The interview comes in a couple of segments, the first one (lasting a little over a half-hour) being all about the 2012 WSOP kicking off in Vegas in late May and the second one (going for another 40 minutes) mainly focusing on the Circuit events that run year-round. The interview starts at about the 48-minute mark, if you’re curious to dial up the show and listen.
During that second segment there was discussion of the various logistical challenges that arise at WSOP-C events, as well as some talk of the controversy regarding the “staff appreciation” fee at these events that has received a lot of scrutiny of late. For more on the latter -- really a hidden fee that has added to players’ costs without increasing prize pools -- see Todd “Dan Druff” Witteles’ summary and update regarding what has happened in the past and where things stand at present.
For me one of the more intriguing parts of the interview came during the first segment when they were discussing the 2012 WSOP, in particular the $1 million buy-in no-limit hold’em event, a.k.a. Event No. 51, a.k.a. “The Big One.”
Early in the interview there was some general discussion of this year’s schedule and its record-breaking 61 bracelet events, and Palansky was asked about the various factors that are considered when the schedule is drawn up. Somewhere in there the $1 million event came up and Palansky kind of casually suggested it “will get a few dozen players at most.” But then later they talked some more about it, and I was intrigued by the additional hints Palansky dropped regarding the potential field size for the event.
Palansky noted how when the event was first announced the WSOP decided to add a caveat that at least 22 players needed to play in order for it to be an actual bracelet event. He explained on the show how that was the field size for Doyle Brunson’s first WSOP Main Event win (in 1976), which is why it was chosen as a minimum here.
It has already been announced that they’ll meet that goal, as at least that many have confirmed they’ll be playing. They actually capped the event at 48 players -- why they did, I’m not sure -- and when speaking of the cap Palansky said “I really don’t feel there’s any chance we don’t get there.” In other words, it sounds like we should expect 48 to play in the sucker, or something close to that number, anyway.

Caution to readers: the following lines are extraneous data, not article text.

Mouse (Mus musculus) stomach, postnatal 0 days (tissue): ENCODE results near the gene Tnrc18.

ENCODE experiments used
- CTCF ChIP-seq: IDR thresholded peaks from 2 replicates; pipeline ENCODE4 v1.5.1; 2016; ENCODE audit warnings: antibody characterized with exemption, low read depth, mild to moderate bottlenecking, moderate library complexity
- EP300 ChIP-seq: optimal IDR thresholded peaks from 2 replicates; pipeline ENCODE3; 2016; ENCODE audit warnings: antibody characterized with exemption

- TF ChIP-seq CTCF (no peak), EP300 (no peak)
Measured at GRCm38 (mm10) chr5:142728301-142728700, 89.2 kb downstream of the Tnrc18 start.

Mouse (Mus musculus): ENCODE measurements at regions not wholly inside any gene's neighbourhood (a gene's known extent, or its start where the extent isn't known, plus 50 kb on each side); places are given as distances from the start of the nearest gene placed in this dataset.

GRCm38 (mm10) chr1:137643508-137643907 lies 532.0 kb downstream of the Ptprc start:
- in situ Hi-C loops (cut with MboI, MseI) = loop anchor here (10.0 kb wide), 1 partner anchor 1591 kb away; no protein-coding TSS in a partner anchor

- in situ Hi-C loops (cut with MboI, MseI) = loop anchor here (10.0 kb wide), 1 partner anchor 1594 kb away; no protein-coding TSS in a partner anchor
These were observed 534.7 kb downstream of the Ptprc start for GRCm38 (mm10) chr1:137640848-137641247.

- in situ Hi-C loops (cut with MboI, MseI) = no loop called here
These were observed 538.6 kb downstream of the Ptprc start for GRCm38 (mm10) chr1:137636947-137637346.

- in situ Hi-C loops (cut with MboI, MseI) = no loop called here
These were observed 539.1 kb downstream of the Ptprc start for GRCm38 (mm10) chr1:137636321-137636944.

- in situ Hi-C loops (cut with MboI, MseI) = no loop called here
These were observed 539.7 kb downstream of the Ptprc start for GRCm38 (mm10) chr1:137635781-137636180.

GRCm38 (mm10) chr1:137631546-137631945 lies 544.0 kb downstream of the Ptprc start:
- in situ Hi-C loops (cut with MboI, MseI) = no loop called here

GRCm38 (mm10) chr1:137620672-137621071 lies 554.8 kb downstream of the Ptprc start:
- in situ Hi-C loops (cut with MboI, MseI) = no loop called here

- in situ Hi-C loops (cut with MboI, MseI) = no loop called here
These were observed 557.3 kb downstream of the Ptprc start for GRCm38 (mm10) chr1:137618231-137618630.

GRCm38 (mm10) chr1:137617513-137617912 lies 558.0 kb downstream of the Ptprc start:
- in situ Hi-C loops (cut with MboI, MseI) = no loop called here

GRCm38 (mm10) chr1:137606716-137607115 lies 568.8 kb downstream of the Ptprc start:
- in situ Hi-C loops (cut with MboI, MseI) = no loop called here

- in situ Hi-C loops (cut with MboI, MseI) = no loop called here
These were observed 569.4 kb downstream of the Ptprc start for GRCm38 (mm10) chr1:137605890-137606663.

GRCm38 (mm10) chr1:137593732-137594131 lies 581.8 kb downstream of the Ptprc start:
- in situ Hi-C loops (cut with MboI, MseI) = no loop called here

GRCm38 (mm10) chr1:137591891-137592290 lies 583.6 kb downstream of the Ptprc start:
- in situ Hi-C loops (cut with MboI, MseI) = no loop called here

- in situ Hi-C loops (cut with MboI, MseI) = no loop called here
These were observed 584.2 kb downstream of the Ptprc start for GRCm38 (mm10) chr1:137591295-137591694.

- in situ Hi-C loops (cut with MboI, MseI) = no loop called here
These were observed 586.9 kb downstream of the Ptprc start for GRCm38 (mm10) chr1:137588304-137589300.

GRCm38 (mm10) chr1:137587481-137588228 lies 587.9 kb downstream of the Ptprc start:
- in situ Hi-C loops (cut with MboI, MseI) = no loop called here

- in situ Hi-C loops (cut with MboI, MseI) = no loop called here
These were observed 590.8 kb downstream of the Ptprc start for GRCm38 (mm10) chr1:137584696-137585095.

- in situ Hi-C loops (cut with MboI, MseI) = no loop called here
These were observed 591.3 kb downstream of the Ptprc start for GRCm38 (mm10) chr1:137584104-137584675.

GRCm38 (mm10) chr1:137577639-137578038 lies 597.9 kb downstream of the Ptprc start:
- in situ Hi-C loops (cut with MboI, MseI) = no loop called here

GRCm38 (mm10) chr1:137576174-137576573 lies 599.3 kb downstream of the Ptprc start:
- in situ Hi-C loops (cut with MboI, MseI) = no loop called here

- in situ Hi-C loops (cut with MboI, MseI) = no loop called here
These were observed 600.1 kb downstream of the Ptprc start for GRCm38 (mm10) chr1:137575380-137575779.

Palansky further added that more than 50% of those who play in the event will be amateurs or “non-poker players,” including people from the sports world, hedge fund managers, lottery winners, and Macau businessmen. The mysterious Andy Beal will be there, too, adding further intrigue. Also, when co-host Adam Schwartz suggested a line of 0.5 for the number of women playing, Palansky responded “I’ll take the over,” thus indicating at least one woman has indicated she’ll be playing, too.
All told, Palansky expects the event to raise $5 million for the One Drop Foundation charity. Recall how $111,111 of each entry will be going to the charity (here’s the fact sheet for the event), which means there would need to be at least 45 players for $5 million to be raised.
I was kind of amazed to hear that the WSOP really expects that many players to participate in the event. I believe Palansky, but am still kind of shaking my head about it.
When I appeared on “Keep Flopping Aces” last week, we discussed “The Big One” a bit and speculated about how big the field would be. One question that arose was whether or not it would sport the biggest first prize in poker history -- that is, would it exceed the $12 million first prize that Jamie Gold earned for winning the 2006 WSOP Main Event?
If 48 players actually play, that will create a total prize pool of $42,666,672. (Incidentally, there will be no additional juice taken from the prize pool for this event beyond what goes to One Drop.) The top 20% of players will be paid in this one, and according to the payout schedule if 48 play the top nine finishers will get paid, with the winner getting 43% of the prize pool. With 48 playing, that’ll be a cool $18,346,668.96!
If 25-29 players register, first place will be getting 48% of the prize pool, which means if 28 play, first place will earn just under $12 million ($11,946,668.16), while a 29-player field will be enough to break Gold’s record, with first getting $12,373,334.88.
When Lou Krieger asked me on the show to predict whether Gold’s record would be broken, I said I didn’t think it would. Even though we have known since December that at least 22 have said they would play, I couldn’t imagine too many more players would be winning to part with a million clams to participate. (Or could find enough backing to do so.)
But from what Palansky was saying on the podcast, it sounds as though Gold’s record is most certainly in jeopardy. The fact that the field will be containing a lot of “non-poker players” also indicates that the charity element more than anything is encouraging some to play poker for money that well exceeds what most poker pros would be willing to commit.
Indeed, I expect that regardless of what the total field size turns out to be, one would have to think there won’t be that many familiar faces among the bunch. Will still be a wild one to follow, though. And I wouldn’t be surprised to see the player who manages to grab that record-breaking first prize perhaps give a little more to One Drop when all is said and done.